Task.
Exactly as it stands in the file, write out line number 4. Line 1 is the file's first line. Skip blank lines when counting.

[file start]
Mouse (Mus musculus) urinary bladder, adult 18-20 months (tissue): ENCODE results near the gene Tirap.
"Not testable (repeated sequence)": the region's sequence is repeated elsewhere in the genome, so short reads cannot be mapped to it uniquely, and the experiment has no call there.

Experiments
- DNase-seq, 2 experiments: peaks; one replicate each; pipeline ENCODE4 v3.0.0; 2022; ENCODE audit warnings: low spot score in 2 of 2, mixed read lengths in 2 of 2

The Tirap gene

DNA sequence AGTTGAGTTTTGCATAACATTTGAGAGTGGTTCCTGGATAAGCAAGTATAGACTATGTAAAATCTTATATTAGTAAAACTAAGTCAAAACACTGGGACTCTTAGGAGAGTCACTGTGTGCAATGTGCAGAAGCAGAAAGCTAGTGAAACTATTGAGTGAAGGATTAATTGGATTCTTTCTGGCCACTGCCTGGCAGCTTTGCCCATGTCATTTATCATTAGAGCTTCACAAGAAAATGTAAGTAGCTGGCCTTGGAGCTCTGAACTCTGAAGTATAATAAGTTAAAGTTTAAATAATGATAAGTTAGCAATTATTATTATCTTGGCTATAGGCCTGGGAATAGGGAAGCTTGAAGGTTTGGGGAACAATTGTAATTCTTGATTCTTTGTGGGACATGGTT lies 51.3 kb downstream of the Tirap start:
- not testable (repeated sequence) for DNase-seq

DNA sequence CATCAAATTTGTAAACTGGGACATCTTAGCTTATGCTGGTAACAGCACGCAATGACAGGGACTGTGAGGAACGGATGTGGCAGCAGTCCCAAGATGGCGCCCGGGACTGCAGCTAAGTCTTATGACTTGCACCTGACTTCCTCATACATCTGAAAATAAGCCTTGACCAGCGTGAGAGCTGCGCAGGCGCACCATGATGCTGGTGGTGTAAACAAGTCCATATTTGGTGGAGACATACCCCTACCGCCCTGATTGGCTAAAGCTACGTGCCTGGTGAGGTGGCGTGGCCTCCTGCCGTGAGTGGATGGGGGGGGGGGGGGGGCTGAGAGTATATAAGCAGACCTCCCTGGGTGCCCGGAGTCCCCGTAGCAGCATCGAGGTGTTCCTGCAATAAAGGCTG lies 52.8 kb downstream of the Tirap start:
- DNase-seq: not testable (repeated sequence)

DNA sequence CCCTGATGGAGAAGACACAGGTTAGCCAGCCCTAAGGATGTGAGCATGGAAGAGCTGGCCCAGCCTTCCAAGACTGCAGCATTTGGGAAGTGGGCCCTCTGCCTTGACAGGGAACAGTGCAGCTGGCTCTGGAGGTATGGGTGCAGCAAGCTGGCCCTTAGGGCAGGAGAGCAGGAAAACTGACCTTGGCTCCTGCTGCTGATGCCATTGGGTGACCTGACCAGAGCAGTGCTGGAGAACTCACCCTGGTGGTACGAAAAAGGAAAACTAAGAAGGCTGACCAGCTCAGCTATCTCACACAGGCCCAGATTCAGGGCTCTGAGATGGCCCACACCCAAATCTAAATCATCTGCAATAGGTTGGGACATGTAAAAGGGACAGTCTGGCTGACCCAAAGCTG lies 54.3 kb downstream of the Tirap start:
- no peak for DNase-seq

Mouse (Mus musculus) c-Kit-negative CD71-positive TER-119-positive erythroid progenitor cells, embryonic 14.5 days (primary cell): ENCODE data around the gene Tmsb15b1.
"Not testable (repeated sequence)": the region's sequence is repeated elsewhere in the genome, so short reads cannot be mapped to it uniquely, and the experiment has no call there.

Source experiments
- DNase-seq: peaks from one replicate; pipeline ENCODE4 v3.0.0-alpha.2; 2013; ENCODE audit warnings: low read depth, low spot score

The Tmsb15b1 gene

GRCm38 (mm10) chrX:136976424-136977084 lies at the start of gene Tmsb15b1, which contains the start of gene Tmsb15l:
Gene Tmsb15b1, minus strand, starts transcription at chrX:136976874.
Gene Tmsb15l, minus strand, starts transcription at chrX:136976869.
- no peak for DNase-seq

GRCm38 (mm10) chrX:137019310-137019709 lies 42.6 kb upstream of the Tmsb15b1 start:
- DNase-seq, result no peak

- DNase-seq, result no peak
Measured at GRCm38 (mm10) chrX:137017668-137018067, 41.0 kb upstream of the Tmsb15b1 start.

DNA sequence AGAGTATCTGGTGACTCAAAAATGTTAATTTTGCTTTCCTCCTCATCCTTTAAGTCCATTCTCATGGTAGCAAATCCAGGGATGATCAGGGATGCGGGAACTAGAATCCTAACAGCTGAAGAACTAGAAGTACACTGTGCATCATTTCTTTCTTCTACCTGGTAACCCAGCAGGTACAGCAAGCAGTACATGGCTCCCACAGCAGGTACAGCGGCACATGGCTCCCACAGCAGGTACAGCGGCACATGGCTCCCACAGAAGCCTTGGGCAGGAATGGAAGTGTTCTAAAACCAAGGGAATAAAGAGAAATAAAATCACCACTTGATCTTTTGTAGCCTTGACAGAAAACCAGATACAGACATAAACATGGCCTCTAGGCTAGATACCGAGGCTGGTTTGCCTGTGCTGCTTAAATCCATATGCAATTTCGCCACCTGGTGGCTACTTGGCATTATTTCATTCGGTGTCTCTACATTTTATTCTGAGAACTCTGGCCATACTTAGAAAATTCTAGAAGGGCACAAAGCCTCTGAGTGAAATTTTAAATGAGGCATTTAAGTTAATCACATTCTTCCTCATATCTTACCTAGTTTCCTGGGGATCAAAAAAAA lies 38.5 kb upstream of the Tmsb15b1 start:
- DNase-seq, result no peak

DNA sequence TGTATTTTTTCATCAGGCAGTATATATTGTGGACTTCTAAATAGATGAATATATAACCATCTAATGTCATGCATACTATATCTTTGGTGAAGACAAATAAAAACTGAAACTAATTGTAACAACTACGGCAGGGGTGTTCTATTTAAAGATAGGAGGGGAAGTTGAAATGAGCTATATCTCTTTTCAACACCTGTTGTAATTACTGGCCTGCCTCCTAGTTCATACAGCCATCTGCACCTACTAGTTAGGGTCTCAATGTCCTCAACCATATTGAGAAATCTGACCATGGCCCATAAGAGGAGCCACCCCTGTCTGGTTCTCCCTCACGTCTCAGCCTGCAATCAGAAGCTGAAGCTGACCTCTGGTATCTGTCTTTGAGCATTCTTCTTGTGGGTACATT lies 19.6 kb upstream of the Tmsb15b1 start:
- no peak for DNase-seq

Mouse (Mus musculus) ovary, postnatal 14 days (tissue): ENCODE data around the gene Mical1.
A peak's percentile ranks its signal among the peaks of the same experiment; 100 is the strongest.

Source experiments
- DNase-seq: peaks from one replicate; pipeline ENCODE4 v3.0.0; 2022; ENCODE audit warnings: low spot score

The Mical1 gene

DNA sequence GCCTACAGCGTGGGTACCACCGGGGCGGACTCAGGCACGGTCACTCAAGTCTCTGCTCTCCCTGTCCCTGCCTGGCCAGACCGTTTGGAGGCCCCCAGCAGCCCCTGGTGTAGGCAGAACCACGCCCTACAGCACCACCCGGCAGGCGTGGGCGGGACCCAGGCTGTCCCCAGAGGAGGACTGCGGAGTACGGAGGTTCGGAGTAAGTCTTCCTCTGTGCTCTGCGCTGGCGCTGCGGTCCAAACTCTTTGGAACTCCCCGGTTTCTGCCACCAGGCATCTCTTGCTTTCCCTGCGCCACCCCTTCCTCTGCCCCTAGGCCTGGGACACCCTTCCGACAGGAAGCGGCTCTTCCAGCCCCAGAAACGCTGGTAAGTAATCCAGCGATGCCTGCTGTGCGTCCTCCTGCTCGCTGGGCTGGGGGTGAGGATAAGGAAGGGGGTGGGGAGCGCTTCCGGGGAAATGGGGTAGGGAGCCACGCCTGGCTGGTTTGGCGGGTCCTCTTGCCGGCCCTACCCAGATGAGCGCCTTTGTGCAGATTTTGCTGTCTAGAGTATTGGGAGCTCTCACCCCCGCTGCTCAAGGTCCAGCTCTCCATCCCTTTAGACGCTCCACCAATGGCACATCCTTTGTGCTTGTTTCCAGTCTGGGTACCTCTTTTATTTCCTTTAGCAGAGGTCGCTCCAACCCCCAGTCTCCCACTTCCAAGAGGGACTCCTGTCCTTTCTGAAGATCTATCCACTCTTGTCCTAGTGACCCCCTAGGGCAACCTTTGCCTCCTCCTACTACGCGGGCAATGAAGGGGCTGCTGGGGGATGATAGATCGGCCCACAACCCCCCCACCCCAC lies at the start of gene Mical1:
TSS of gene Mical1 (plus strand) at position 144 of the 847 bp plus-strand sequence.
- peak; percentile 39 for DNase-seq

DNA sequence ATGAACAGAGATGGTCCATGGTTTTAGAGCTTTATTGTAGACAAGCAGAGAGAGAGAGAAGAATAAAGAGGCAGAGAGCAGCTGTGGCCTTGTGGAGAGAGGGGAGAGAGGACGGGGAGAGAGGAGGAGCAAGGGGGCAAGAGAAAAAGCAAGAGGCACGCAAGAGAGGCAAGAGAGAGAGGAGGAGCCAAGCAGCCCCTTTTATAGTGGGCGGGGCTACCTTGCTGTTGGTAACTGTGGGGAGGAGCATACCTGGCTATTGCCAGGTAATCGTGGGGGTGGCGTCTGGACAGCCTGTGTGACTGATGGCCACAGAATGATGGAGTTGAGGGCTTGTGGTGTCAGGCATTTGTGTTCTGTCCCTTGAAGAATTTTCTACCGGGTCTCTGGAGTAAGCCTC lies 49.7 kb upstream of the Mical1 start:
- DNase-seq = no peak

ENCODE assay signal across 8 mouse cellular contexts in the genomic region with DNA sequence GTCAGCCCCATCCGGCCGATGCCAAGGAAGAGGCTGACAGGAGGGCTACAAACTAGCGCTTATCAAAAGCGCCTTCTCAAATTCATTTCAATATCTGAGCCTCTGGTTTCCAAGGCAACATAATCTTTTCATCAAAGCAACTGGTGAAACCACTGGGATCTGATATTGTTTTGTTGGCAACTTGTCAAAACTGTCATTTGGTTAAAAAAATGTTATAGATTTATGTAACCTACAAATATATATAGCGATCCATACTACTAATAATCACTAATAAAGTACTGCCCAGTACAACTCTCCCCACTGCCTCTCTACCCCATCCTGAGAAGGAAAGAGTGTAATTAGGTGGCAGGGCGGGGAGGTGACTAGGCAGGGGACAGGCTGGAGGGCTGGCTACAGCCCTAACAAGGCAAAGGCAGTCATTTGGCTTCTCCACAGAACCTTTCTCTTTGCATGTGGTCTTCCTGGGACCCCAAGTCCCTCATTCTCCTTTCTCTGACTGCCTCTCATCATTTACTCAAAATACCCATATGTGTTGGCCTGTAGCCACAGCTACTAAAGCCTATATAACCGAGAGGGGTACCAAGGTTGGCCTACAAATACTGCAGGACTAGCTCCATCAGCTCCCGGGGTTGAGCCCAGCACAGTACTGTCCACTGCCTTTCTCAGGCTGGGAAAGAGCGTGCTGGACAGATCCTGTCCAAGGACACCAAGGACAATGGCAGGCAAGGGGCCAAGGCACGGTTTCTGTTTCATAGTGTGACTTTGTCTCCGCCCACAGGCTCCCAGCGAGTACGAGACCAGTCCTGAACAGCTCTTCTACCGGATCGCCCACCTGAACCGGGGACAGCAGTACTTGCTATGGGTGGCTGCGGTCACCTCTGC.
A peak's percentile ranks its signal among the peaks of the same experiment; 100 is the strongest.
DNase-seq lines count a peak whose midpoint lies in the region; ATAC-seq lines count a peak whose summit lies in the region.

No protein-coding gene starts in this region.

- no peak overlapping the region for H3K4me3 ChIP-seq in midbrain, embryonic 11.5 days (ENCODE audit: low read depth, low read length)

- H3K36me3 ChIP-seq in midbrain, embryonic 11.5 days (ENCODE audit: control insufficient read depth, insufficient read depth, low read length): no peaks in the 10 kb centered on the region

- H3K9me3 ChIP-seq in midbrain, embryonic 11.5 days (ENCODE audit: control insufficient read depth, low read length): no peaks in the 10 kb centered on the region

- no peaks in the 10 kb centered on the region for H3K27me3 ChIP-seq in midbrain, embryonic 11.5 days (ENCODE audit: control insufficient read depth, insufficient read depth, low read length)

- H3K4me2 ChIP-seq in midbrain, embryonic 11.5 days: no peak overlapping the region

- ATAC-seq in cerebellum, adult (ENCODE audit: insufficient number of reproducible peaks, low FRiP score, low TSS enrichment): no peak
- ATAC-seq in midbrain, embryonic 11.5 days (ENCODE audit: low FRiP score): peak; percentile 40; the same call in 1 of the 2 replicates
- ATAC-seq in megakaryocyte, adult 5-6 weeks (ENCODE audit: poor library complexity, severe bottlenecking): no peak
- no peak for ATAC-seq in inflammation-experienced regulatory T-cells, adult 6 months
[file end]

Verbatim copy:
- DNase-seq, 2 experiments: peaks; one replicate each; pipeline ENCODE4 v3.0.0; 2022; ENCODE audit warnings: low spot score in 2 of 2, mixed read lengths in 2 of 2